Media Composer – First: Free and finally shipping after all these years

It’s free, it’s downloadable and make no mistake, it’s a damn near full version Avid Media Composer

Media Composer | First has been talked about for years but at last it has dropped! Avid has finally released their free and feature-limited version of the industry’s flagship NLE: Media Composer | First. While this has been a long time coming (first announced in 2015) it’s important to note that feature-limited doesn’t mean it’s lacking functionality and isn’t capable of doing real work. The heart of Avid Media Composer is here and while there are limitations make no mistake; this is a real version of Media Composer running on your Mac or PC … for free. Get ProTools | First and you’ve got a whole free suite right on your computer.

For the most part, all the stuff that is in Avid Media Composer comes across with a few less settings here, a few less options there. Avid has a handy comparison chart that will show the differences between First and the full version. It’s worth noting that apparently you cannot have both regular Media Composer and Media Composer | First installed on the same system. That’s probably because Media Composer | First is what appears to be a full install of Media Composer with some stuff just turned off or limited a bit here and there. You also have to register for a free Avid account to download.

That pretty much looks just like a real Media Composer project right there where it saves the project files. It’ll be most interesting to see if Media Composer | First bins will open in a full Media Composer project. Hello free logging tool if it will! From a Media Composer | First FAQ (PDF download link):  You also cannot open bins from Media Composer | First in Media Composer; this functionality will be added at a later date.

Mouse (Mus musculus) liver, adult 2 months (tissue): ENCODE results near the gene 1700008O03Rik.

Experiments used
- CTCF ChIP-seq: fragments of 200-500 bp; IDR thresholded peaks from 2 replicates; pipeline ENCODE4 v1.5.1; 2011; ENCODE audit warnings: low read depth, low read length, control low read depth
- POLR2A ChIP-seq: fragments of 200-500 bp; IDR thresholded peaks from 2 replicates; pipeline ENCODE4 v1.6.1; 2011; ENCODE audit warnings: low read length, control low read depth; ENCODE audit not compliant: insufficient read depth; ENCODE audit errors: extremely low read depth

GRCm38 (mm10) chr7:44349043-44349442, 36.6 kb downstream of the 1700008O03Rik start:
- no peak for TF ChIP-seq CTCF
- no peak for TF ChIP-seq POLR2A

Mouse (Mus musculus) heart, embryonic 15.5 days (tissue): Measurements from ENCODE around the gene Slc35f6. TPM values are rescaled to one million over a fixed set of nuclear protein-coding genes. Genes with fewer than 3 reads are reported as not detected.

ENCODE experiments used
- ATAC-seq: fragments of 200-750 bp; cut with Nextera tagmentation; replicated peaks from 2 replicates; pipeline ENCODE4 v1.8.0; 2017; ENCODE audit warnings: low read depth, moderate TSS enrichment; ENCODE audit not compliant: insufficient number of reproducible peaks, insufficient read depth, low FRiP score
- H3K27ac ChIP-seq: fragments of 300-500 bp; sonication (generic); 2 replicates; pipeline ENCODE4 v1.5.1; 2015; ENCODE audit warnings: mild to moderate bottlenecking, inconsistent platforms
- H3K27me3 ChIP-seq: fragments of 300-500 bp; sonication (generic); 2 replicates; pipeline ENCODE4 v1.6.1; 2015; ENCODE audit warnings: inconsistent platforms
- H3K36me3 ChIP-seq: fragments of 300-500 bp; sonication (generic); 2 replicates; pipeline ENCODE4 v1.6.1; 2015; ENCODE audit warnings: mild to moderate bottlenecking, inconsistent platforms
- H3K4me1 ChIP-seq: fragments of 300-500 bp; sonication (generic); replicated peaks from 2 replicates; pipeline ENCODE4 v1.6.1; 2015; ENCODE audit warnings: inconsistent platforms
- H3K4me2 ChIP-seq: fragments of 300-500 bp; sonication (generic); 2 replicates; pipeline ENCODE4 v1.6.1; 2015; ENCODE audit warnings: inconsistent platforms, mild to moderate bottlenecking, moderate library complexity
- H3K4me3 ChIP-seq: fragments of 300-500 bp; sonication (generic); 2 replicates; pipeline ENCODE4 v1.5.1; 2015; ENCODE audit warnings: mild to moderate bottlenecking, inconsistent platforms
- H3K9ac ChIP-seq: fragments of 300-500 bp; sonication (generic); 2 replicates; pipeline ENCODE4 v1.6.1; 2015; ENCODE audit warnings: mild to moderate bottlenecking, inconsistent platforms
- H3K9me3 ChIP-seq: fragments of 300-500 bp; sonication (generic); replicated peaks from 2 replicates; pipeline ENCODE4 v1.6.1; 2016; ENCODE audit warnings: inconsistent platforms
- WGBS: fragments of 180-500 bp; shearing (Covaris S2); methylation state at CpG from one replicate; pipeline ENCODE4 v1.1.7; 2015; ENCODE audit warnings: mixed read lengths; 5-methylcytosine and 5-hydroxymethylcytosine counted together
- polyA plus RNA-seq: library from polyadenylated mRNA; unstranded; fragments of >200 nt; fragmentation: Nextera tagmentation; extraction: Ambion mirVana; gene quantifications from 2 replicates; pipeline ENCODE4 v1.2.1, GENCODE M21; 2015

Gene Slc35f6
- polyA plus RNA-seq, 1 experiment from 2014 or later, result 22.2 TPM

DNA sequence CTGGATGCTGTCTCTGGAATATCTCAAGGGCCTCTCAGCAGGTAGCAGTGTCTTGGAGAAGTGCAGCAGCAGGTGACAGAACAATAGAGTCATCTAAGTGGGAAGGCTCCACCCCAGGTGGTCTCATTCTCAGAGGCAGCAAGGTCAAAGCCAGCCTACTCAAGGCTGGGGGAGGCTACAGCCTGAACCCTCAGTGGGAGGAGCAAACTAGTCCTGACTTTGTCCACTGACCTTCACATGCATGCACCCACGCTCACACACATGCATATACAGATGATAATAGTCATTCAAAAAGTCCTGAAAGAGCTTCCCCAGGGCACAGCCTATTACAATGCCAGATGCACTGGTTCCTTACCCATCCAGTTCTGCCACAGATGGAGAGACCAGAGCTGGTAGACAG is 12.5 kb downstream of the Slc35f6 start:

If you wonder what will happen see this tweet below.

Avid brought out some big guns in the editing world to help with this product launch. I wonder if this video was done in MC | First?

What all is in Media Composer | First?

Here’s a few things I noticed as I played around with Media Composer | First while transcoding a bunch of clips in ahem another NLE this afternoon.

The on-boarding screen will be a place for new editors to learn how to use Media Composer | First.
The Media Composer | First interface looks … well… like Media Composer!
A step through the menus shows less than the full paid version of MC but a lot of the stuff here.
The Settings are WAY slimmed down from the full version (this is a good thing) but there’s still a customizable keyboard and saved bin views.
There’s a full batch of Media Composer effects and some color presets.
Speaking of color there’s full Color Correction mode, just a few less color tools.
That’s a full Avid Effect Editor and all it’s keyframing glory.
Saving your titles? There’s your media creation options. That’s a lot of options there for free.
Ready to upgrade? Do it right in app in the Marketplace. What I don’t see here is the ONE YEAR Paid Upfront option.

 

What is missing?

Very little. Very very little. If you were expecting a really dumbed-down version of Media Composer you’ll be disappointed as dumbed-down it is not. It seems to limit exporting and output to 720 which I think is a mistake. I mean does Avid really think they’ll sell that many less full Media Composer licenses if they let MC | First export a 1080 H264? I doubt it.

You’re limited to 720 DNxHD and H.264 on the file export. 1080 would be better that’s for sure. You seem to be limited to the export size that your sequence is set to.